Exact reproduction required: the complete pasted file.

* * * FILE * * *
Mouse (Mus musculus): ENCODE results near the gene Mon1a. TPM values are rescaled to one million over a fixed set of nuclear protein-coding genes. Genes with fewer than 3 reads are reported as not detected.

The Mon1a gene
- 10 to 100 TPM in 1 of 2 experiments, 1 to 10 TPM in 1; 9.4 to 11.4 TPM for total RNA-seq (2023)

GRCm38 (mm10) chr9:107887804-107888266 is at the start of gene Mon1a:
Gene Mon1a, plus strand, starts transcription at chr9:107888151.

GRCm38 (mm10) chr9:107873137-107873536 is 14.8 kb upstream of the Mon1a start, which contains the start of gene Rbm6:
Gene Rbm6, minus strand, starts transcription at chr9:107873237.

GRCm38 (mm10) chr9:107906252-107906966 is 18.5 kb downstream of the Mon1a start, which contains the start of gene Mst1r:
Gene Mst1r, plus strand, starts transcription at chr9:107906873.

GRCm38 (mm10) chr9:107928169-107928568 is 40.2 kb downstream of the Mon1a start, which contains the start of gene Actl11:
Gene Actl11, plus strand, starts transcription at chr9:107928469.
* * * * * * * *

Mouse (Mus musculus): ENCODE results near the gene Mon1a. TPM values are rescaled to one million over a fixed set of nuclear protein-coding genes. Genes with fewer than 3 reads are reported as not detected.

The Mon1a gene
- 10 to 100 TPM in 1 of 2 experiments, 1 to 10 TPM in 1; 9.4 to 11.4 TPM for total RNA-seq (2023)

GRCm38 (mm10) chr9:107887804-107888266 is at the start of gene Mon1a:
Gene Mon1a, plus strand, starts transcription at chr9:107888151.

GRCm38 (mm10) chr9:107873137-107873536 is 14.8 kb upstream of the Mon1a start, which contains the start of gene Rbm6:
Gene Rbm6, minus strand, starts transcription at chr9:107873237.

GRCm38 (mm10) chr9:107906252-107906966 is 18.5 kb downstream of the Mon1a start, which contains the start of gene Mst1r:
Gene Mst1r, plus strand, starts transcription at chr9:107906873.

GRCm38 (mm10) chr9:107928169-107928568 is 40.2 kb downstream of the Mon1a start, which contains the start of gene Actl11:
Gene Actl11, plus strand, starts transcription at chr9:107928469.